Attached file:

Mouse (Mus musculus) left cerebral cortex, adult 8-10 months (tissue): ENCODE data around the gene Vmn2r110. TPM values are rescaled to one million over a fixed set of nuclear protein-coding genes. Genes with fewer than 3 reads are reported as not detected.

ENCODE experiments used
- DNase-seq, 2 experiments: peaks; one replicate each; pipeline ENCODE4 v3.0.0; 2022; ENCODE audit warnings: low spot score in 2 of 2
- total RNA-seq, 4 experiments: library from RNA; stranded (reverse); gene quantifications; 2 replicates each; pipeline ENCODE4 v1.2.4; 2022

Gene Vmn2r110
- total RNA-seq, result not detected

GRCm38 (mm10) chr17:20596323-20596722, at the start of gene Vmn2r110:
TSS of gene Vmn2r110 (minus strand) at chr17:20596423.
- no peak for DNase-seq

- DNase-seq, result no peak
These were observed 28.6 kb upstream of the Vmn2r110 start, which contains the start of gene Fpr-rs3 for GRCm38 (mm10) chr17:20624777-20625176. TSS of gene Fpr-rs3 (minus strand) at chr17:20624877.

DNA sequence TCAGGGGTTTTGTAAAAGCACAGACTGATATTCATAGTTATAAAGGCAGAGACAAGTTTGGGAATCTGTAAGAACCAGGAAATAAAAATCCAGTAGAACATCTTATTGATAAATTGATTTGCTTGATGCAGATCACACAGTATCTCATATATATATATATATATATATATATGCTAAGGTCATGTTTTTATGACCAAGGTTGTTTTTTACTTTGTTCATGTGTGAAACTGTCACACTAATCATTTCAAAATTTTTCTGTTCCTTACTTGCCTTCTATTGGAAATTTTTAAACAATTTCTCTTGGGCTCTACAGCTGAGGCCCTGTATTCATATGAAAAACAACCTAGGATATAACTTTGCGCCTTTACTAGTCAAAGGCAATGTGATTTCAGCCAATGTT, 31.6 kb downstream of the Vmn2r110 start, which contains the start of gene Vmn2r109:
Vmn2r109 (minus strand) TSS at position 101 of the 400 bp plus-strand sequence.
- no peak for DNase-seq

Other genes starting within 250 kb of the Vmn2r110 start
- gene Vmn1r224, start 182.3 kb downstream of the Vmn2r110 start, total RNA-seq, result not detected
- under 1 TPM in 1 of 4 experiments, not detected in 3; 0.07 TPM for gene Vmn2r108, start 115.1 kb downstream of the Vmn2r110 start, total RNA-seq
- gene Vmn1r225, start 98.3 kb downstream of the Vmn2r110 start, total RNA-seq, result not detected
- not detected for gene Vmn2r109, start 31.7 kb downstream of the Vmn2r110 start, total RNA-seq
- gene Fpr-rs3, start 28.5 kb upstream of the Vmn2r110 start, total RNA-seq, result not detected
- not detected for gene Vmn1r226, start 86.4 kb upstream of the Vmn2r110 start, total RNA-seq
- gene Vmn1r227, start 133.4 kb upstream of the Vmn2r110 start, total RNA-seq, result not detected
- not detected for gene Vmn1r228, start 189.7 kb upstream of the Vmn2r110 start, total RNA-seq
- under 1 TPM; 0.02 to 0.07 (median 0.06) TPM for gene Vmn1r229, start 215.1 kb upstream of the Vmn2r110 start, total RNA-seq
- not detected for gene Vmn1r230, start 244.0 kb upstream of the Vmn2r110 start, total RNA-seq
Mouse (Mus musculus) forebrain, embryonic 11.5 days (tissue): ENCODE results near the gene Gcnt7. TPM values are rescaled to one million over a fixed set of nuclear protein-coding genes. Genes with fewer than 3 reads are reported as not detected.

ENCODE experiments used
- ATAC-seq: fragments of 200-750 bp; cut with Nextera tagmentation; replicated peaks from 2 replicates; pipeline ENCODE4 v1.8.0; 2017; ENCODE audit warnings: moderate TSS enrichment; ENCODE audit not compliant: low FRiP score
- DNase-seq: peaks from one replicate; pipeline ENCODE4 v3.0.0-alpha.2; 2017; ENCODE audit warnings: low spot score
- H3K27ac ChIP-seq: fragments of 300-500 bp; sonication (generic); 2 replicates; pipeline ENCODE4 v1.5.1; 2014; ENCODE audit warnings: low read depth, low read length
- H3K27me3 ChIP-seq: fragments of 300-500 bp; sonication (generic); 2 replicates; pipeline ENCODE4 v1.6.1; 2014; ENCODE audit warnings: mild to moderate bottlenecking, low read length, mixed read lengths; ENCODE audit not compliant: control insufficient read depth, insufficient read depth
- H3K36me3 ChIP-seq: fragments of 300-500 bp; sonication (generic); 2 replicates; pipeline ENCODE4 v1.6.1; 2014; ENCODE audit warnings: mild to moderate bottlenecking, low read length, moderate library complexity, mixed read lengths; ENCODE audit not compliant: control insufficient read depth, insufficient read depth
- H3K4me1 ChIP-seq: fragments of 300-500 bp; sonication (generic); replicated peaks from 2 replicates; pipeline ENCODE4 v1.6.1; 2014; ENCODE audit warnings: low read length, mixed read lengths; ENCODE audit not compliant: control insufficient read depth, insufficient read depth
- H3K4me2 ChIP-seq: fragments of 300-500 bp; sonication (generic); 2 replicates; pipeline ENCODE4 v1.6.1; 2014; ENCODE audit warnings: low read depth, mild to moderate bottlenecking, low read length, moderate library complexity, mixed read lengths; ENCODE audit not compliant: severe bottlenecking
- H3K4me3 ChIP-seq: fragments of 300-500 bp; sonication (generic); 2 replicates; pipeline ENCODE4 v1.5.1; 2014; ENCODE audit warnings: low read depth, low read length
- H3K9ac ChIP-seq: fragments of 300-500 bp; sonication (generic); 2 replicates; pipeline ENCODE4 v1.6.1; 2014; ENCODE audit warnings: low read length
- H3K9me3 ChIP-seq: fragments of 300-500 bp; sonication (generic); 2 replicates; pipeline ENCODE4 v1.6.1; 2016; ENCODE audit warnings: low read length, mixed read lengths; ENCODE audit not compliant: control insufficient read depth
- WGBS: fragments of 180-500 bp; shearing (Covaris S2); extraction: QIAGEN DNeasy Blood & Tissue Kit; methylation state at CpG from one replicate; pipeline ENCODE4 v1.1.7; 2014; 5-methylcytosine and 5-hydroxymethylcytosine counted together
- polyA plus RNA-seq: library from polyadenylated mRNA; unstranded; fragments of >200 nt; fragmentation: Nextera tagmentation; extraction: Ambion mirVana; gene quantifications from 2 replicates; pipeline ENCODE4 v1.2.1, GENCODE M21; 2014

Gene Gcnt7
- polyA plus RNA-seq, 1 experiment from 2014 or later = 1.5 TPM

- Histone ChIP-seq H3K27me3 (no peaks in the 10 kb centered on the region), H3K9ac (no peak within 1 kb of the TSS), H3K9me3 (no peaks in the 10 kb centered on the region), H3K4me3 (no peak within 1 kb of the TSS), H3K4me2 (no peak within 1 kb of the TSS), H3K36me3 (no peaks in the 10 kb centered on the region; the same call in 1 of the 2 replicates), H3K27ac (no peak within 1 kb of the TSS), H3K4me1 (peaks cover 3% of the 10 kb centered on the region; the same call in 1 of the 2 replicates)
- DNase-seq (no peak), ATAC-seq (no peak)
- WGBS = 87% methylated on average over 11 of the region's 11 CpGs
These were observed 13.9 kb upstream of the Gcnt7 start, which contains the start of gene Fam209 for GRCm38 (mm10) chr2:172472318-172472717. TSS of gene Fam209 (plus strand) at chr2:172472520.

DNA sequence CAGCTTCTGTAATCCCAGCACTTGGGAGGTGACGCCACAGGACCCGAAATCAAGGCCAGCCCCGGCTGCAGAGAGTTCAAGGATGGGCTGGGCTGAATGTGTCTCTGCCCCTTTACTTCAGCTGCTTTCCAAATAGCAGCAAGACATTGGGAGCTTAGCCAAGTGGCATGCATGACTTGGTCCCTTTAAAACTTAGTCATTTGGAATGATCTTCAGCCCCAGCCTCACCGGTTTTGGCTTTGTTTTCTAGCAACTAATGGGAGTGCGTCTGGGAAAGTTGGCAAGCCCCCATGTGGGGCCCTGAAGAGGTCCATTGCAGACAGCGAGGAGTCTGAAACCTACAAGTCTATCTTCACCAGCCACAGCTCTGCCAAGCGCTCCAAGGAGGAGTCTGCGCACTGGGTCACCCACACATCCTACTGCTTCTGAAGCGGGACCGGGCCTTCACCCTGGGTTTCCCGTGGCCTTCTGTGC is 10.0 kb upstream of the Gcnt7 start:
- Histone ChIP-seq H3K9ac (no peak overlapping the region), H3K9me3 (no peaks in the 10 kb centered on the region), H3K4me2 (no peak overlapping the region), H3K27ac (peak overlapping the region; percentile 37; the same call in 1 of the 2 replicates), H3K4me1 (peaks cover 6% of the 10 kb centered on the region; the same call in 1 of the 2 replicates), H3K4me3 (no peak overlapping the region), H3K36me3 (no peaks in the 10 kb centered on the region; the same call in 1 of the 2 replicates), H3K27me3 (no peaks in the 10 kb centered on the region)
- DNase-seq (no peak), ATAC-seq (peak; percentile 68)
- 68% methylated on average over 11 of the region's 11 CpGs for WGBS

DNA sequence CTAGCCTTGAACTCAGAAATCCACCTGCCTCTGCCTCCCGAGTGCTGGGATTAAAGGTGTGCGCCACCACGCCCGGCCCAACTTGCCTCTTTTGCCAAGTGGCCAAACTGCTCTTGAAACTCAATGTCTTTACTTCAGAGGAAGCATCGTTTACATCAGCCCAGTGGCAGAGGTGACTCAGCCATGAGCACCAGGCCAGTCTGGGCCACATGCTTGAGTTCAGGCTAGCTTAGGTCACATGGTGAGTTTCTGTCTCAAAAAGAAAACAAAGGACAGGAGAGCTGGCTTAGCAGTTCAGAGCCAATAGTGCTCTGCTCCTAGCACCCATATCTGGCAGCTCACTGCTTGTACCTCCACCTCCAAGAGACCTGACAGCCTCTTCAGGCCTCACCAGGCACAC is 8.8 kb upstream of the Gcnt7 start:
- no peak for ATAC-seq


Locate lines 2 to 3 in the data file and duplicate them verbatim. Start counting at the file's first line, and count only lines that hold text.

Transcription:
ENCODE experiments used
- DNase-seq, 2 experiments: peaks; one replicate each; pipeline ENCODE4 v3.0.0; 2022; ENCODE audit warnings: low spot score in 2 of 2